Resistance acts as a lynchpin in understanding the struggle of human existence and liberating it from its radicalized “parochial political connotations” will help us to contextualize and trans—historicize its role in civilizational discourses. Resistance actually helps us to remember the histories of occupation and the multifaceted operationalization of oppression on its subjects across territorial boundaries. Brutal murders, targeted killings of kids, rapes of women, and enforced disappearances, crafting apolitical intellectuals in universities are the socio-psychological and intellectual tools used to suppress the voice of dissent. Oppression can bring two possible scenarios into fore: One is the “silencing of dissent” which is actually the sole agenda behind the heinous and gruesome inhumane tortures perpetrated by occupational apparatus and second possible outcome is the “radicalization in the conviction of dissent”.
There is a remarkable story by Kafka, In the Penal Colony, about a crazed official who shows off a fantastically detailed torture machine whose purpose is to write all over the body of the victim, using a complex apparatus of needles to inscribe the captive’s body with minute letters that ultimately causes the prisoner to bleed to death. It is not about inflicting or resisting the brutal face of occupation but reminding yourself the reason of existential question?
Paradoxically, these tortures whether in Palestine or Kashmir, Chechnya or Afghanistan, Syria or Iraq, Cuba or Kosovo couldn’t break the will of a conscious anti-imperial and anti-colonial subject who knows that this fight is against the curtailed and mutilated universal right to freedom. The French Résistance involved men and women representing a broad range of ages, social classes, occupations, religions and political affiliations. In 1942, one resistance leader claimed that the movement received support from four groups: the “lower middle” and “middle classes”, university professors and students, the entire working class, and a large majority of the peasants.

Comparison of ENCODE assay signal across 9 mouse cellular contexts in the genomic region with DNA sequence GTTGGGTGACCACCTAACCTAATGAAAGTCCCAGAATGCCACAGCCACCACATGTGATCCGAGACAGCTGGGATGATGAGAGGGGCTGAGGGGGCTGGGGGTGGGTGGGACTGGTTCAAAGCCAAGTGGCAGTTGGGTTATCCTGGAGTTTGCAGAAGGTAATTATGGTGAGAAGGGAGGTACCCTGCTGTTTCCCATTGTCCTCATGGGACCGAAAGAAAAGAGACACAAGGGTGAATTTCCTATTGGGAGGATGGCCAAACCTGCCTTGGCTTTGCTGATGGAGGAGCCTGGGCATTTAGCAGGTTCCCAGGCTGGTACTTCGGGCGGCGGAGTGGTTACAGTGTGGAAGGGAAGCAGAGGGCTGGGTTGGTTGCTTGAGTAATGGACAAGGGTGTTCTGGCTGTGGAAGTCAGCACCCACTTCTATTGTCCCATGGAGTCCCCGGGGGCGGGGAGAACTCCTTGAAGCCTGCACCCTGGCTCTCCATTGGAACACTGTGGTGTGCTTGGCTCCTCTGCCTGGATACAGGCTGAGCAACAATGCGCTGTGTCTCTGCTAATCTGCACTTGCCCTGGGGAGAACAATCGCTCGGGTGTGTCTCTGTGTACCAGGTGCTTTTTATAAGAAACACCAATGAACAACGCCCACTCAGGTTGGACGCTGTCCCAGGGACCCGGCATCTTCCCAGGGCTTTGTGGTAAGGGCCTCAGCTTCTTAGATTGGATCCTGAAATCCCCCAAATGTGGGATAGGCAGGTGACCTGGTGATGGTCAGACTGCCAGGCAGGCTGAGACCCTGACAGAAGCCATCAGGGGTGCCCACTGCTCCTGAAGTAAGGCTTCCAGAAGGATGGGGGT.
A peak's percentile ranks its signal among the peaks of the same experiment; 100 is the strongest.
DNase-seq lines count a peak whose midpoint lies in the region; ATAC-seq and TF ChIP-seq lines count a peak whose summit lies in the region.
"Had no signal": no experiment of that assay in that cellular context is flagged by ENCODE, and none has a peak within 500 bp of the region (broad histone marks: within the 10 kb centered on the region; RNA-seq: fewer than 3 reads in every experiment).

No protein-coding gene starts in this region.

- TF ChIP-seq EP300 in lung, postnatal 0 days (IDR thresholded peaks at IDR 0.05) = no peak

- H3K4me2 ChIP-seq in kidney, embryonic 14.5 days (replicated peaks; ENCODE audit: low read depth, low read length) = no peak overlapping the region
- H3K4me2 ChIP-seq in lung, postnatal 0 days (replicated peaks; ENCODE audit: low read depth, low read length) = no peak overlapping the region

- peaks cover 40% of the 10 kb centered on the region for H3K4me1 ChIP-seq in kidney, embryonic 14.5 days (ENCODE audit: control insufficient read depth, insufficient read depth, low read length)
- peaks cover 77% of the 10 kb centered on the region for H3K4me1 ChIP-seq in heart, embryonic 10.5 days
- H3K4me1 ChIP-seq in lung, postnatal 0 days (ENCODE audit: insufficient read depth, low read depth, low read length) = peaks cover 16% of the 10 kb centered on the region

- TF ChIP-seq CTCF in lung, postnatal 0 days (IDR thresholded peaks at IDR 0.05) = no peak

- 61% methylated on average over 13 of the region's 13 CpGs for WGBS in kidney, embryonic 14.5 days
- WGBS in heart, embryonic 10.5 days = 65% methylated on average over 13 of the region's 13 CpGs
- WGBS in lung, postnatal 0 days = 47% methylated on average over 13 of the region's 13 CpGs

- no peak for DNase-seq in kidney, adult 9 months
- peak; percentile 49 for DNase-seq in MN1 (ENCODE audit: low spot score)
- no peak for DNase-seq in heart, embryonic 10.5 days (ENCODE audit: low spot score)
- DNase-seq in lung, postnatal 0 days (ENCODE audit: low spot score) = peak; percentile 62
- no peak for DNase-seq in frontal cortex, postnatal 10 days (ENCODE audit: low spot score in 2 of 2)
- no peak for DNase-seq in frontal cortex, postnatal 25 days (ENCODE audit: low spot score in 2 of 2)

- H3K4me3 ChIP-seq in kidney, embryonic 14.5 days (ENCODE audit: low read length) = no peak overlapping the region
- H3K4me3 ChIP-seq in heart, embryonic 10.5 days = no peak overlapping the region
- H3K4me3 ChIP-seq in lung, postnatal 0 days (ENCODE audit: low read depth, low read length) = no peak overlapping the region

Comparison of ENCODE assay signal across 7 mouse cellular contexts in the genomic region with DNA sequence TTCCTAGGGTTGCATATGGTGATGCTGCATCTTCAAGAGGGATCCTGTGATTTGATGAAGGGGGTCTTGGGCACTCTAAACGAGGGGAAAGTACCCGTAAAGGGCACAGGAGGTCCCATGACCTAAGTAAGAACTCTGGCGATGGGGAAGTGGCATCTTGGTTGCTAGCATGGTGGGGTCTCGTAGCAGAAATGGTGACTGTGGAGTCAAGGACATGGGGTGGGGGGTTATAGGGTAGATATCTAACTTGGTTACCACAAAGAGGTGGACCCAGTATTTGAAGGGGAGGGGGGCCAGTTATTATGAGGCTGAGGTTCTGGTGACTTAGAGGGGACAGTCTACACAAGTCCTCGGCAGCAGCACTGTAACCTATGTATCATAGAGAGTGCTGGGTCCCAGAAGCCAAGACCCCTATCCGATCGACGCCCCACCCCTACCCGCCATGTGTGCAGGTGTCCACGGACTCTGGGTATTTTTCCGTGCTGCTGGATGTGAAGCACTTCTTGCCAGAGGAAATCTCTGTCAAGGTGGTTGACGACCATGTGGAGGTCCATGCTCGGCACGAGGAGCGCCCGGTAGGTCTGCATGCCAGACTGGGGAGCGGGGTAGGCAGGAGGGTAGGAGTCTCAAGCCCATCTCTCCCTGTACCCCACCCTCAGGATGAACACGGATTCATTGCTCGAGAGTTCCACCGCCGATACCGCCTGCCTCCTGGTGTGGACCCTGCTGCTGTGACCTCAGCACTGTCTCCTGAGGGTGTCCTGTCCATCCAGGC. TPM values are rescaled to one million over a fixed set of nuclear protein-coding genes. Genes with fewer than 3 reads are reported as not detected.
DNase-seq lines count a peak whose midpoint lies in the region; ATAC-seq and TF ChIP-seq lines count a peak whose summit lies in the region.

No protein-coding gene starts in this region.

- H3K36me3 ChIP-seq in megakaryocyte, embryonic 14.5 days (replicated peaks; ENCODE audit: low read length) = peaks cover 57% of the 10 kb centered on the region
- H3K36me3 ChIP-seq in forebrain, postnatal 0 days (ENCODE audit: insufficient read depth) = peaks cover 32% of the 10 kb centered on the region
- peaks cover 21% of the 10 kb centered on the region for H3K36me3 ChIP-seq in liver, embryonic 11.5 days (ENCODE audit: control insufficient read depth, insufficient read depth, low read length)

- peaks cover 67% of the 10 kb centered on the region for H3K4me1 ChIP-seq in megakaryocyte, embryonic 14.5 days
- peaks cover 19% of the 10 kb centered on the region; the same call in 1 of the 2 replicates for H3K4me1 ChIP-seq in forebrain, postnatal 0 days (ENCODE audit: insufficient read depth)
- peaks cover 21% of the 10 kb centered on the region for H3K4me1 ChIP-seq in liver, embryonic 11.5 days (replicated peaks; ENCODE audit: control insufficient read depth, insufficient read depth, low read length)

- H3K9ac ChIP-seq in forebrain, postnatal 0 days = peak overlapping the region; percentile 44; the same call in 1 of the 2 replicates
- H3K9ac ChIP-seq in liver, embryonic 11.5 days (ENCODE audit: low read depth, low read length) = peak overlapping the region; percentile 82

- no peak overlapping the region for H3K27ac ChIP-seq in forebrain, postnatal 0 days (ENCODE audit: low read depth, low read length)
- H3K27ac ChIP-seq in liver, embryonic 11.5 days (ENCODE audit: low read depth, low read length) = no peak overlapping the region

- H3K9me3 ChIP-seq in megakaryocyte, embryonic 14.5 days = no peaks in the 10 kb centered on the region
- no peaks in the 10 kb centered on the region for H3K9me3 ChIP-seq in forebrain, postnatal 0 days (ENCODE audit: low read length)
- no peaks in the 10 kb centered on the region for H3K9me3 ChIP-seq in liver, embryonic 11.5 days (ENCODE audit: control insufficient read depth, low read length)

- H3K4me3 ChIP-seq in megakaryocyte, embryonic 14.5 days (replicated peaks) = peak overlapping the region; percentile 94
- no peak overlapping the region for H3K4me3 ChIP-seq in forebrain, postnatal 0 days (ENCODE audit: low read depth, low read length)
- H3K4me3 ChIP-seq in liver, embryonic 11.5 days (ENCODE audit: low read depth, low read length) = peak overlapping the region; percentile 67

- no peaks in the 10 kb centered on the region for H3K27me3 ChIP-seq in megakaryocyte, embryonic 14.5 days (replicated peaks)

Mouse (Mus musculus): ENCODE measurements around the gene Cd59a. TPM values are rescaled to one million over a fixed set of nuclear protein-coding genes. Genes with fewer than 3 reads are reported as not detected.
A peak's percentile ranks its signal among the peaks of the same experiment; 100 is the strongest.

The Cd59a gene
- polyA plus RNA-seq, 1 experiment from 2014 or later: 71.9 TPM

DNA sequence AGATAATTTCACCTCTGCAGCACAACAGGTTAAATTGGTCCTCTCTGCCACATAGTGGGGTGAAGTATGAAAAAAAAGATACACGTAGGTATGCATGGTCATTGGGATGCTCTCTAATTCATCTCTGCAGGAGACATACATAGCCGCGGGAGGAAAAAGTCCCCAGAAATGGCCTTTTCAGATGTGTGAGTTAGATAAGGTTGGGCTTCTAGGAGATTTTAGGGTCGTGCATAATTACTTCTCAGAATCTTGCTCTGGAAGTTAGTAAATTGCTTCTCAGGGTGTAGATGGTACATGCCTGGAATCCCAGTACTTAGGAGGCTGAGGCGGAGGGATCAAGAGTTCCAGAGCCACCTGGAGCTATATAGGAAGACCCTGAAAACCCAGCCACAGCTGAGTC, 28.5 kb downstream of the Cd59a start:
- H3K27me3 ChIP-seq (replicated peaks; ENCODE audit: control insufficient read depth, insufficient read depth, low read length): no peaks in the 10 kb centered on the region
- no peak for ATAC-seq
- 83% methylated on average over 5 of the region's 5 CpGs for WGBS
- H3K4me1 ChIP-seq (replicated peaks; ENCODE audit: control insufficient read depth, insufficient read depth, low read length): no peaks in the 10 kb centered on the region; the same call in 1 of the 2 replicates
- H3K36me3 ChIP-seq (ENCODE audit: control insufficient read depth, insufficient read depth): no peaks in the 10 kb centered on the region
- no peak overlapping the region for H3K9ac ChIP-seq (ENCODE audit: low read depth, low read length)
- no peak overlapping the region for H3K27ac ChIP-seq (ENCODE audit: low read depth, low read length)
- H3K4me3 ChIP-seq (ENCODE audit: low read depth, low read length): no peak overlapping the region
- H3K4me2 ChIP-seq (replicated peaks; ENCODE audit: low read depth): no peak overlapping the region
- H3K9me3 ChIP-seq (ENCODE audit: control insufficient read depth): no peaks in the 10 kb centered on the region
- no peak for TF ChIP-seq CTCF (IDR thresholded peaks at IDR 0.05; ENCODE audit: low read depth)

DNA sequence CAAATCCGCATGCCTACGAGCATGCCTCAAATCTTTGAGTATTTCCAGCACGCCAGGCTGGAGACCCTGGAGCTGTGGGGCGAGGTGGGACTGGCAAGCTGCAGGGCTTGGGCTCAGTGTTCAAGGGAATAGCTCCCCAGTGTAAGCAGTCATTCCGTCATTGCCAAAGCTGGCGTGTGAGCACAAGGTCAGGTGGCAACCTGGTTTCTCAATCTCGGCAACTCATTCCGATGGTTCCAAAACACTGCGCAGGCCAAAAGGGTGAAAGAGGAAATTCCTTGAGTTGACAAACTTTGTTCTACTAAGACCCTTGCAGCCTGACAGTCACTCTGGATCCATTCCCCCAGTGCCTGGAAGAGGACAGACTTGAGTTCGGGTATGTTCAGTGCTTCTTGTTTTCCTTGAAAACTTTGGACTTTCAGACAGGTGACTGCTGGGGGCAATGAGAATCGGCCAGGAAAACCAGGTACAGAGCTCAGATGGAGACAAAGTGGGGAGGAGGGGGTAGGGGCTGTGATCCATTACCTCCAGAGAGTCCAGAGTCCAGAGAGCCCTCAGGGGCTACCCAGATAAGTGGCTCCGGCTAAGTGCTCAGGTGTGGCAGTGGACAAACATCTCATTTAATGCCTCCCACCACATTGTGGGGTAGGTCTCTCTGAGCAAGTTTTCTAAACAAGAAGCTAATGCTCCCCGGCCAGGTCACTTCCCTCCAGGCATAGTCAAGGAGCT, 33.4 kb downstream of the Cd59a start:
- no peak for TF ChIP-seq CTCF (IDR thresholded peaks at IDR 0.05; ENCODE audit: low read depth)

Looking through the prism of history and revolutionary movements, the fact remains evident that whether the imperialist agenda of western powers manifest in the mass murders of Afghans, Iraqis, Syrians, Palestinians and Kashmir or inhumane tortures in Guantanamo’s and Papa 2’s of Kashmir. Every society is supposed to show a “continuous commitment” in resisting the empire—the symbol of colonialism—identified in history sometimes as a monarchy, Sultanate, kingship, communism, Hindutva or liberal democracy—the Uncle Sams of modern history.
What we should realize is the contextualization and channelization of all the individual pursuits whether it is (political activism, resistance poetry, civil disobedience, writings, photojournalism, documentary and film making) must evolve a “political consciousness” which will afterwards lead to the culmination of a conscious manifestation of dissent.
Remembrance is one of the key rules in resistance struggles and “revisiting the atrocities” will help us not only to continue our struggle but understand the differentiation between the home and the house Negros — the dark-horses of occupation. The brutalization/intensification of occupation adds a new “memory” within its subjects—and actually gives you a reason to resist, nourish “memories” against the occupational structure, and helps us to identify our “enemy”. Identifying your “enemy” creates a self-evolving mechanism that even if your occupier builds the walls all the way to the sky still you will find a way to fly above them. Even if the occupier tries to pin you down with a hundred thousand arms, but you will find a way to resist. And there are many like of you/me/us out there, more than you think. People who refuse to stop believing. People who refuse to come to earth. People who love to live in a world without walls, people who love into hate, into refusal, against hope, and without fear. As Martin Luther King Jr said, “We must learn that passively to accept an unjust system is to cooperate with that system, and thereby to become a participant in its evil.”
(Mehraj Din is research scholar in the University of Kashmir.)